Regional Agreement Working Group last night
After three years of meetings you would think the 12-member Regional Agreement Working Group, made up of three representatives from all four towns in the current Middle and High School Region (Amherst, Pelham, Leverett, and Shutesbury) could figure out a workable plan to simply extend what we already have now in grades 7-12, down to kindergarten level.
You would think. But nooooooo.
The Regional Agreement Working Group wants to present a plan to the Regional School Committee sometime soon (actually more like a year ago). Last night's meeting, however, was still not to be the last.
Next meeting, and hopefully last, is scheduled for October 15.
The current 9 member Regional School Committee (5 Amherst, 2 Pelham, one each from Leverett and Shutesbury) will have to support the proposed educational expansion by a two-thirds vote (not hard to get) and then all four towns will need a majority vote of their Town Meeting's in order to amend the Regional Agreement (very hard to get).
Tricky part is Shutesbury has already opted out of the expansion but wants to have the option to come in somewhere in the future. And since their Town Meeting yes vote is mandatory for the entire project to go forward, the other three towns are trying to keep them somewhat happy.
Last night the group voted to allow a town already in the 7-12 Region (say, Shutesbury for instance) to join somewhere in the future as long as any "negative impacts" are mitigated. The words "by right" were stricken and replaced with "welcomed," but only if the negatives are overcome.
Thus the other three towns still have the option to say "no" if the negatives are not dealt with to their satisfaction.
1st Resolution passed unanimously previously, 2nd passed last night 8-0-1 (abstention)
By having this "on ramp" built in to the Regional Agreement now it simplifies the process in the future when only a two-thirds vote of the (new) Regional School Committee will be required to allow the town entry.
RAWG also approved other procedural concepts: Elementary school closings (for the economic good of the Region) would require a "supermajority" of 8 votes, thus Amherst with its proposed 7 committee members cannot invoke their tyranny on a smaller town all by themselves. Hiring a Superintendent to lead the district would also require 8 vote supermajority.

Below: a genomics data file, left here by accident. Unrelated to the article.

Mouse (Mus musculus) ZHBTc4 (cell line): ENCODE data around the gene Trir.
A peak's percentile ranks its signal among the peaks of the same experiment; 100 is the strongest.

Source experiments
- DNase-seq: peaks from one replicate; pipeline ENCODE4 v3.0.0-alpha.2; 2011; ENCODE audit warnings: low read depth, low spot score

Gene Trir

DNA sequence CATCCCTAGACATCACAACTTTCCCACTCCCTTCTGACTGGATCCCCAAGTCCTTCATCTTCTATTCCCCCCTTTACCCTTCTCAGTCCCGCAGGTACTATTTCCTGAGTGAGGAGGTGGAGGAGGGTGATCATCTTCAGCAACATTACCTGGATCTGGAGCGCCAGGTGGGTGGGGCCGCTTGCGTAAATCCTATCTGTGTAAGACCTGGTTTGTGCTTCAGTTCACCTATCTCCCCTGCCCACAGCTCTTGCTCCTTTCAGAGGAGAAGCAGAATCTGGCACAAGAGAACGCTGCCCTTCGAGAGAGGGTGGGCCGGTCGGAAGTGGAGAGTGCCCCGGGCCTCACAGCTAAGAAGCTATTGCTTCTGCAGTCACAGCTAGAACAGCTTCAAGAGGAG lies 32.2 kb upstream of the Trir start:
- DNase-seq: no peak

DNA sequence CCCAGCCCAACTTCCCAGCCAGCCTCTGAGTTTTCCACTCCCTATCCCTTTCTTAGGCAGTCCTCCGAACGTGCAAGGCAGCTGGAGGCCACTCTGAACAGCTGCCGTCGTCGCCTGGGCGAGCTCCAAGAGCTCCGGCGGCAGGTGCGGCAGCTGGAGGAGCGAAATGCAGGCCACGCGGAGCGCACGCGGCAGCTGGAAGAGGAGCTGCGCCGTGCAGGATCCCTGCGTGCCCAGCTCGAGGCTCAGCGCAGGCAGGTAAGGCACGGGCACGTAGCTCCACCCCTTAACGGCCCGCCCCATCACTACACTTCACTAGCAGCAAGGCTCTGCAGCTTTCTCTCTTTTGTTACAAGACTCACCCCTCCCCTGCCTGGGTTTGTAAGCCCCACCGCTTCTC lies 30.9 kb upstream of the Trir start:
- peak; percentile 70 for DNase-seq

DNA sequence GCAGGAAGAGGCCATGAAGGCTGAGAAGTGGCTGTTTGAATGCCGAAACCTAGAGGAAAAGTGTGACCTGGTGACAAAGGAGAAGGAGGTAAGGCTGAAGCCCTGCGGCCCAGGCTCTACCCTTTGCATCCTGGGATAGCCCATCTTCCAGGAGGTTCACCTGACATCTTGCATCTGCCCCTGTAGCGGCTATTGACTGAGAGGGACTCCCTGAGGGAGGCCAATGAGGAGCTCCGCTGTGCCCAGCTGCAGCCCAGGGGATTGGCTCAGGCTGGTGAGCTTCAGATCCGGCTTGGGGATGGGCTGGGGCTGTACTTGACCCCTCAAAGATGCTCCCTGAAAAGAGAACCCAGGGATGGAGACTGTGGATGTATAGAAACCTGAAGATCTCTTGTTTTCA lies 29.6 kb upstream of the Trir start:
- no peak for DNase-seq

They unanimously supported the current status quo for amending the Regional Agreement: two thirds vote of the Regional School Committee and then a positive vote in all four Town Meetings.
Since Amherst makes up 88% of the current Region the forced rational for "fair" representation with only a little over 50% of the slotted positions on the Committee reserved for Amherst, is the concept of "District Wide Election."
Voters in all four towns would vote for all members (even candidates from the other towns) of the new Regional School Committee. Thus, theoretically, elected members will think more as a regional representatives rather than putting their town first.
Which of course flies in the face of human nature.
Amherst voters are already unhappy with the way the our expensive schools are running, so they are not going to be enthused about expanding the operation, especially when there seems to be no discernible cost benefit.
In fact it will probably increase the cost for Amherst, which already has a cost per student 30% over state average.
The initial vote to make this happen could also prove problematic in a Keystone Cops sort of way. Theoretically only two towns, say Amherst and Pelham, could vote to join the new Region.
But the other two (Leverett and Shutesbury) who don't join now (but still have the on-ramp option down the road) would still have elected members on the new Regional School Committee who could block any major decision requiring a supermajority.
Can you say "confusing"?